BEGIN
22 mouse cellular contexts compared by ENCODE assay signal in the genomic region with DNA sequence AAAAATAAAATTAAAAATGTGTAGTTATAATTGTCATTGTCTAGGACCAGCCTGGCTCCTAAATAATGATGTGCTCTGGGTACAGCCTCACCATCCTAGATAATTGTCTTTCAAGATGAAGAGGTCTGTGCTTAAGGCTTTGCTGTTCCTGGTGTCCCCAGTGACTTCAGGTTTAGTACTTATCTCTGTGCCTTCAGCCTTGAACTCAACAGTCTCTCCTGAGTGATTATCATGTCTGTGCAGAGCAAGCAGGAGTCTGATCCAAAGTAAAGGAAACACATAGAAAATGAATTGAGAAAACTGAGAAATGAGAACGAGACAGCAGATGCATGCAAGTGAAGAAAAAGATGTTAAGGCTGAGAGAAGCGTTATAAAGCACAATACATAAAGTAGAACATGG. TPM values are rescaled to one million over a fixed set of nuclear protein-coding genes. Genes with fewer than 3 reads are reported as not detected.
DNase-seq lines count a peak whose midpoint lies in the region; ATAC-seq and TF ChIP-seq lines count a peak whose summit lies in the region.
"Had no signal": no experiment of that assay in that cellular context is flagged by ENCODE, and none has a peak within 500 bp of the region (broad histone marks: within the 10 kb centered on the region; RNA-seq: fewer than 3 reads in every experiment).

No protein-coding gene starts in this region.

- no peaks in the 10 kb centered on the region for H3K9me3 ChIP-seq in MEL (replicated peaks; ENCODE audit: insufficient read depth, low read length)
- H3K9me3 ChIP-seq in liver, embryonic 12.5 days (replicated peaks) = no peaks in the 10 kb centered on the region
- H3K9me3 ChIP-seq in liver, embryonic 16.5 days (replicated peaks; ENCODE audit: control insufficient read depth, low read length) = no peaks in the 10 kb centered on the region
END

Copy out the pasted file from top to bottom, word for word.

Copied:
22 mouse cellular contexts compared by ENCODE assay signal in the genomic region with DNA sequence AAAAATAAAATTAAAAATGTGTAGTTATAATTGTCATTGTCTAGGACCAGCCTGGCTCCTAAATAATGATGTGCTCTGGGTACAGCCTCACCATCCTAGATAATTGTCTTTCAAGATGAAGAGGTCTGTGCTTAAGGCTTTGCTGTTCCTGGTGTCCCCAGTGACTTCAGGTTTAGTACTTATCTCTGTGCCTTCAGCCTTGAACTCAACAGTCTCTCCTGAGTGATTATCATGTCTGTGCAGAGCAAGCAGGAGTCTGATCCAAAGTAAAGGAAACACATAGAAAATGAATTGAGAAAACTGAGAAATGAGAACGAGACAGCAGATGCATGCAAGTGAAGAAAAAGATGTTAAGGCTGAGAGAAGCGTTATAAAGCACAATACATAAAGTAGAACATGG. TPM values are rescaled to one million over a fixed set of nuclear protein-coding genes. Genes with fewer than 3 reads are reported as not detected.
DNase-seq lines count a peak whose midpoint lies in the region; ATAC-seq and TF ChIP-seq lines count a peak whose summit lies in the region.
"Had no signal": no experiment of that assay in that cellular context is flagged by ENCODE, and none has a peak within 500 bp of the region (broad histone marks: within the 10 kb centered on the region; RNA-seq: fewer than 3 reads in every experiment).

No protein-coding gene starts in this region.

- no peaks in the 10 kb centered on the region for H3K9me3 ChIP-seq in MEL (replicated peaks; ENCODE audit: insufficient read depth, low read length)
- H3K9me3 ChIP-seq in liver, embryonic 12.5 days (replicated peaks) = no peaks in the 10 kb centered on the region
- H3K9me3 ChIP-seq in liver, embryonic 16.5 days (replicated peaks; ENCODE audit: control insufficient read depth, low read length) = no peaks in the 10 kb centered on the region